At this point Neptune were not at their peak. They were still in a fairly small warehouse in Enderby which saw everyone tripping over each other at times, and everyone worked their arses off. I addition to Neil and myself, there was Gordon, a serious Harvey Kurtzman fan, and we made up the warehouse team in Leicester, with Geoff and Martin helping. In the office, Sarah was helped by Carolyn so it was a small team punching probably way above our weight. Also at this point I have to point out that frankly, Geoff was a bit mental. I think by the end of my first week I’d seen him have a stand up argument with Neil and then with Sarah and then with Gordon. I was used to the odd argument at work but this was something else. Geoff to put it mildly, had anger management issues. This aside though he was someone who could run a business but he was very, very lucky in assembling a team around him who were also young and hungry, not to mention weren’t suffering from the complacency Titan suffered with. We all wanted Neptune to work as well as we all wanted to give Titan a bit of a kicking because we were hip young gunslingers in the world of comics distribution.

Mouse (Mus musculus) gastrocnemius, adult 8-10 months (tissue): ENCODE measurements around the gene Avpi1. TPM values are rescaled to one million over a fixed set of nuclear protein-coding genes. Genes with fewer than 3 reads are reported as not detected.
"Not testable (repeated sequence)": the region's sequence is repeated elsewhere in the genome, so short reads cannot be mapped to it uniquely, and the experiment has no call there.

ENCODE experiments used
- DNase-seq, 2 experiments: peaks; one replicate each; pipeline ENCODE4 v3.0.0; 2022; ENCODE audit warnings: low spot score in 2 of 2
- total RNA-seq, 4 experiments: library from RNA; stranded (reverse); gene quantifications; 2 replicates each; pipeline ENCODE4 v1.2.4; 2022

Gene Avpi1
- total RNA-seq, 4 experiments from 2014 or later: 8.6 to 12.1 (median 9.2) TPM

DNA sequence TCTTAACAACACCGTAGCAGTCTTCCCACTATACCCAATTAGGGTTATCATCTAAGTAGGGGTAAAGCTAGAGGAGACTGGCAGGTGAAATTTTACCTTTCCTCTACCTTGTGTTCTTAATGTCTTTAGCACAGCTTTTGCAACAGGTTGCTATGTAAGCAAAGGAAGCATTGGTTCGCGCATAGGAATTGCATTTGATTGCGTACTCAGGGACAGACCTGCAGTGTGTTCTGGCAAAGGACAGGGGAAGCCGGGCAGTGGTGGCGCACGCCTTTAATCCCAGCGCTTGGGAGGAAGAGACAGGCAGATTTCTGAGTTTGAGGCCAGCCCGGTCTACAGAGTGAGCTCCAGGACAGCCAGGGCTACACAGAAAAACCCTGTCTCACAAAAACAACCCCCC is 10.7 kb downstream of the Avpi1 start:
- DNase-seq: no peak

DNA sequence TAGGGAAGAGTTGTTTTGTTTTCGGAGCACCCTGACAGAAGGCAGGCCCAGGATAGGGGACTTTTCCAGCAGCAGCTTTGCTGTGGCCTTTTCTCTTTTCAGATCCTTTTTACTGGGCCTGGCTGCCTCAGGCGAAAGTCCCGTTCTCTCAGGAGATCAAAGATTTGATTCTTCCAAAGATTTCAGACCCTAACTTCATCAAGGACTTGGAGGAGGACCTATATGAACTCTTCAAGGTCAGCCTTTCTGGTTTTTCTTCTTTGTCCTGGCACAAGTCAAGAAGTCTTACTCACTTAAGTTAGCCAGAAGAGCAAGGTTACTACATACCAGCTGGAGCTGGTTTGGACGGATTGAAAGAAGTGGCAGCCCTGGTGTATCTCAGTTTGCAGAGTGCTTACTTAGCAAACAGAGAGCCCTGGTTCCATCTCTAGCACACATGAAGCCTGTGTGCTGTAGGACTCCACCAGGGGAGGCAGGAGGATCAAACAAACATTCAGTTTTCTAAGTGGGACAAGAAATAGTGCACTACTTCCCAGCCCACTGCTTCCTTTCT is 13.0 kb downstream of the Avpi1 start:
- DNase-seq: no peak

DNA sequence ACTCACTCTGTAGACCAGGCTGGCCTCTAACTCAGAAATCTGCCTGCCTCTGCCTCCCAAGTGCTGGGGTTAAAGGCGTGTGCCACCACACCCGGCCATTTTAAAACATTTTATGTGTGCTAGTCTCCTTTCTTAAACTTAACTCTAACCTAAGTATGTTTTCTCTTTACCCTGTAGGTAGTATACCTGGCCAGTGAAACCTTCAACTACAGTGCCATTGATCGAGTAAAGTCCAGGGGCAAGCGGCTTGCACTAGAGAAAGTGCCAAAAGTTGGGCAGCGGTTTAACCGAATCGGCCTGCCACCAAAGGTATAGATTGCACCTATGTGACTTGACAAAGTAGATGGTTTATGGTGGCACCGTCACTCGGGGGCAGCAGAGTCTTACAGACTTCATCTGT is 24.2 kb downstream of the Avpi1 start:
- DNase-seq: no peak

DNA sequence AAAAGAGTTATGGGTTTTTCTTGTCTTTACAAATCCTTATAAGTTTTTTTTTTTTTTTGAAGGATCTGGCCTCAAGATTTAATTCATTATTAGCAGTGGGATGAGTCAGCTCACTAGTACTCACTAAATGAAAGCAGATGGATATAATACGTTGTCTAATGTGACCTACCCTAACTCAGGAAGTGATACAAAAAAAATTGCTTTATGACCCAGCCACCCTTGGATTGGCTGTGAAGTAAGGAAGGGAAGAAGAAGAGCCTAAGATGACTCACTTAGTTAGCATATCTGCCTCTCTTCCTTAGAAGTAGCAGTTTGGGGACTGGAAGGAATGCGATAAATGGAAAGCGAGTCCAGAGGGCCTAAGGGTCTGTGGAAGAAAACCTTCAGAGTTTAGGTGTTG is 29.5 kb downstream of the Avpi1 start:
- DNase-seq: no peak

After a while I settled into a routine. Monday was the day we’d ship out all the minor accounts across the UK and tidy up the delivery from the previous week. Tuesday we’d start getting information from Tod (our man in New York who formerly worked for Bud Plant) by the miracle of fax about what was going to ship on Thursday and Friday. Wednesday was a day of preparation so we’d write up pull lists for our accounts and on Thursday we’d ship ourselves down to Staines to pick up the Sparta shipment from the US. these were the general newstand comics sold in the US also sold to the direct market. Friday was the day we’d get the Ronalds shipment from Canada via the Us and these were the direct market comics from mainly DC Comics, but we’d have Marvel and other publishers there too. Thursday and Friday meant leaving Leicester normally quite early in order to get down to Staines, or direct to Heathrow to pick up the shipment, break it down, and then get it out in London thanks to Martin bombing round London in the van, and across the UK to those shops who wanted a Friday/Saturday delivery via ANC. Then we’d truck back up to Leicester via the M25 and M1 and hopefully get back in time for last orders before heading off to The Fan Club or if you were feeling more rocky, Sector 5 which used to be next door. Saturday would see hangovers and afternoons shopping or drinking in The Globe. Sunday would be spent in the late, lamented Pump and Tap pub and then an early night for the week ahead.